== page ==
Портрет пианисткиIn the story, Glory prays for patience. “She knew that was not an honest prayer…the right prayer would have been Lord, my brother treats me like a hostile stranger, my father seems to have put me aside, I feel I have no place here in what I thought would be my refuge, I am miserable and bitter at heart, and old fears are rising up in me so that everything I do makes everything worse.”[4] Yet she resorts to praying for patience, stuffing away the honest feelings of her struggle.

Are your prayers too polite, formal, or rote?

At one point in the story, the father asks Jack to say grace before they eat. Reluctantly, Jack rattles off, “For all we are about to receive, help us to be truly thankful. Amen.” The father responds to his son’s empty prayer saying, “(In) prayer, you know, you open up your thoughts, and then you can get a clear look at them. No point trying to hide anything…Prayer is a discipline in truthfulness, in honesty.”[5]

As the novel develops, real exchanges begin to happen. Still the characters’ unspoken reserve creates misunderstanding. They miss important points of contact.

It’s a wrenching and beautiful story to read. My heart ached for both the soul-weary son and the broken-hearted father…

photo“(The father) took Jack’s hand and moved it gently toward himself, so he could study the face Jack would have hidden from him. ‘Yes,’ he said, “here you are.’ He laid the hand against his chest. ‘You feel that heart in there? My life became your life, like lighting one candle from another. Isn’t that a mystery? I’ve thought about it many times. And yet you always did the opposite of what I hope for, the exact opposite. So I tried not to hope for anything at all, except that we wouldn’t lose you. So of course we did. That was the one hope I couldn’t put aside.’ Jack withdrew his hand…”[6]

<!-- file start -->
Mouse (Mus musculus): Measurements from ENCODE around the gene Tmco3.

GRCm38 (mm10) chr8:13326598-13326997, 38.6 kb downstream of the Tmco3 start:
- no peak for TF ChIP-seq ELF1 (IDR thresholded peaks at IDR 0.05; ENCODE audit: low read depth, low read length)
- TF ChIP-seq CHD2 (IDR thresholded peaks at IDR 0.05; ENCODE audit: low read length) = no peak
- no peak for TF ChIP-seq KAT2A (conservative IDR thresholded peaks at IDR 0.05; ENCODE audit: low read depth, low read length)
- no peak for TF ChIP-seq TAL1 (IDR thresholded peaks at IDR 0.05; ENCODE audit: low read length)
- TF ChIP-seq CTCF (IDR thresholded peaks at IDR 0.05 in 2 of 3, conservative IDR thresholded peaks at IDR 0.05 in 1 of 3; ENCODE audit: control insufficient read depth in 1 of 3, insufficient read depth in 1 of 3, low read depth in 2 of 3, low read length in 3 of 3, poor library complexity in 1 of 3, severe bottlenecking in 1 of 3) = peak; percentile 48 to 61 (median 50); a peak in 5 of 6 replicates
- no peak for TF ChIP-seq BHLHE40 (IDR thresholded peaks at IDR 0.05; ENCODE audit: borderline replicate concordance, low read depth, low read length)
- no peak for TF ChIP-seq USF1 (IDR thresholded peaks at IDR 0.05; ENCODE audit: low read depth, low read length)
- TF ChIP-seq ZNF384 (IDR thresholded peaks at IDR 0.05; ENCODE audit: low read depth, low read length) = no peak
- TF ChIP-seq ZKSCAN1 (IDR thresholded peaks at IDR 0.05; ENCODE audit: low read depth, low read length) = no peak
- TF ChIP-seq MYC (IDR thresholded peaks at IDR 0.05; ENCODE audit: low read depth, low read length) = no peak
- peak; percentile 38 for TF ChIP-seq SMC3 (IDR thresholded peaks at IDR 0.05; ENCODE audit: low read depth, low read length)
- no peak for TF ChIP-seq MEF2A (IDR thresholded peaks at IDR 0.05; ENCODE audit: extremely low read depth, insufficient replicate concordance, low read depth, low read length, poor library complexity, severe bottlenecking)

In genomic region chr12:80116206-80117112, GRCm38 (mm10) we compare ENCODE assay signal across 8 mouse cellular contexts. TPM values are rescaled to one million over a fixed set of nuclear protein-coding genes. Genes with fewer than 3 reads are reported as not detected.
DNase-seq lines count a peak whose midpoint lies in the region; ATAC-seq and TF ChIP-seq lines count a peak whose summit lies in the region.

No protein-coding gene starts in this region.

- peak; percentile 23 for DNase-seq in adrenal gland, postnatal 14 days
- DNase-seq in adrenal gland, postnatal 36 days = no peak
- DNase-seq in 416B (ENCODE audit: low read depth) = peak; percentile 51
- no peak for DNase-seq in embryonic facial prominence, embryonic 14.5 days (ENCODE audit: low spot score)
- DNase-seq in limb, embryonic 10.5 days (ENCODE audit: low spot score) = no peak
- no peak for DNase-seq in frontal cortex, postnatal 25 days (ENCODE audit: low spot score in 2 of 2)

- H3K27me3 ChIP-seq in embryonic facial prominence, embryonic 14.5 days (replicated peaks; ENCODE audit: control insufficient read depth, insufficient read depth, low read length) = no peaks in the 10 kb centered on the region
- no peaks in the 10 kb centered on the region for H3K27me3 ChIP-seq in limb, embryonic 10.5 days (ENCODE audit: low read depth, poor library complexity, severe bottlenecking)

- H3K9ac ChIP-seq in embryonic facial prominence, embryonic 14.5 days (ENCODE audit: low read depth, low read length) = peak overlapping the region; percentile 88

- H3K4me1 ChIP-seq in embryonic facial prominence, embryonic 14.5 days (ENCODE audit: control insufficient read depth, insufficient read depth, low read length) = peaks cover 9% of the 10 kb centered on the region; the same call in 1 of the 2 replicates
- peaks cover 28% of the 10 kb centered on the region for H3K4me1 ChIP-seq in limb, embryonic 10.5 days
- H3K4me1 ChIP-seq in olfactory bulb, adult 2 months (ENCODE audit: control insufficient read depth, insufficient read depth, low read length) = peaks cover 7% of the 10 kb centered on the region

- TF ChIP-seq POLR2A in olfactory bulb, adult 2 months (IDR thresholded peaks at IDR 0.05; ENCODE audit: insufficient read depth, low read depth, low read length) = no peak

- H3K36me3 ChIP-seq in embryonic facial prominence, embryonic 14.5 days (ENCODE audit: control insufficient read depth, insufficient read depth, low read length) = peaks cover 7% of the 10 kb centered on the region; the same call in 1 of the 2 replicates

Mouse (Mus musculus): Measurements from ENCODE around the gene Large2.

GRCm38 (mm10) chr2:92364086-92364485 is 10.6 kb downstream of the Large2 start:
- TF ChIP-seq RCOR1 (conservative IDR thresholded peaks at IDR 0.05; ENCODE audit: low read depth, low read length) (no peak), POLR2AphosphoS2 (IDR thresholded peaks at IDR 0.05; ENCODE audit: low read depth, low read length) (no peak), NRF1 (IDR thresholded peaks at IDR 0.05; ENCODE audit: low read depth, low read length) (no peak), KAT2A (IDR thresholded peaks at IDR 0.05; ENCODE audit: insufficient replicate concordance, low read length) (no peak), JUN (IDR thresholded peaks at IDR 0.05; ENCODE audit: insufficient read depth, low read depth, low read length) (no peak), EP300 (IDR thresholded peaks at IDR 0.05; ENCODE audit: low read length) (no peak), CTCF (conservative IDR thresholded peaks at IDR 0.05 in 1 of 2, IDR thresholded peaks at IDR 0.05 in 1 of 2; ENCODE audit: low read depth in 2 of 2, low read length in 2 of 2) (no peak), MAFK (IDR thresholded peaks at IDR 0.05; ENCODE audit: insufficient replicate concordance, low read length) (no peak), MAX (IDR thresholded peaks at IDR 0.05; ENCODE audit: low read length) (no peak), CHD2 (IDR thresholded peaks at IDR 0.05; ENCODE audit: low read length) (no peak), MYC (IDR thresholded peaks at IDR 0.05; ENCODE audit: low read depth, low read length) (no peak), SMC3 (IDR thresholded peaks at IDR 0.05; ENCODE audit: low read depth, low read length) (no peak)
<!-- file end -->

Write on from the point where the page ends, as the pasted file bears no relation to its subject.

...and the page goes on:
I’m not saying that kindness, patience, and self-control don’t matter in relationships. They do. But they must never supersede real communication and connection. In difficult situations, we can humble ourselves, ask for courage and wisdom, and enter the fray. At the very least, we can get real with God.

Can you relate? Share your comment below.


[1] To Kill A Mockingbird, by Harper Lee, page 6. Emphasis mine.

[2] Home, by Marilynne Robinson, page 69.

[3] Reflections on the Psalms, by C.S. Lewis, page 14.

[4] Home, page 69.

[5] Home, page 132.

[6] Home, page 115-116.


  1. Sue,
    It seems, too often, the regret comes, not with what we say, but with what we didn’t say. I’m not known for my cordiality and that’s a blessing. I’ve made mistakes though. When my Dad was diagnosed with cancer, I tippy toed around any conversations having to do with how he really was feeling. Was he afraid? Were there things I wanted to talk to him about before he died? Amends to be made? Were there questions I had put off for a lifetime? Were there things we had to make peace about? Did he need me to listen? He died 6 months later and these are the regrets I have. Sometimes a straight up, no holes barred conversation can be the only healing to be had.
    Diane Krach RockyRiver, Oh

  2. Oh funny, you were in my dream last night but apparently I was in yours! This is now the third push I’ve had this week to have a difficult (actually not so when you finally let out all the honesty — it’s much harder to keep that all in) conversation. Not only do I need to say it but they need to hear it. So enter the fray with wisdom I shall. Thank you.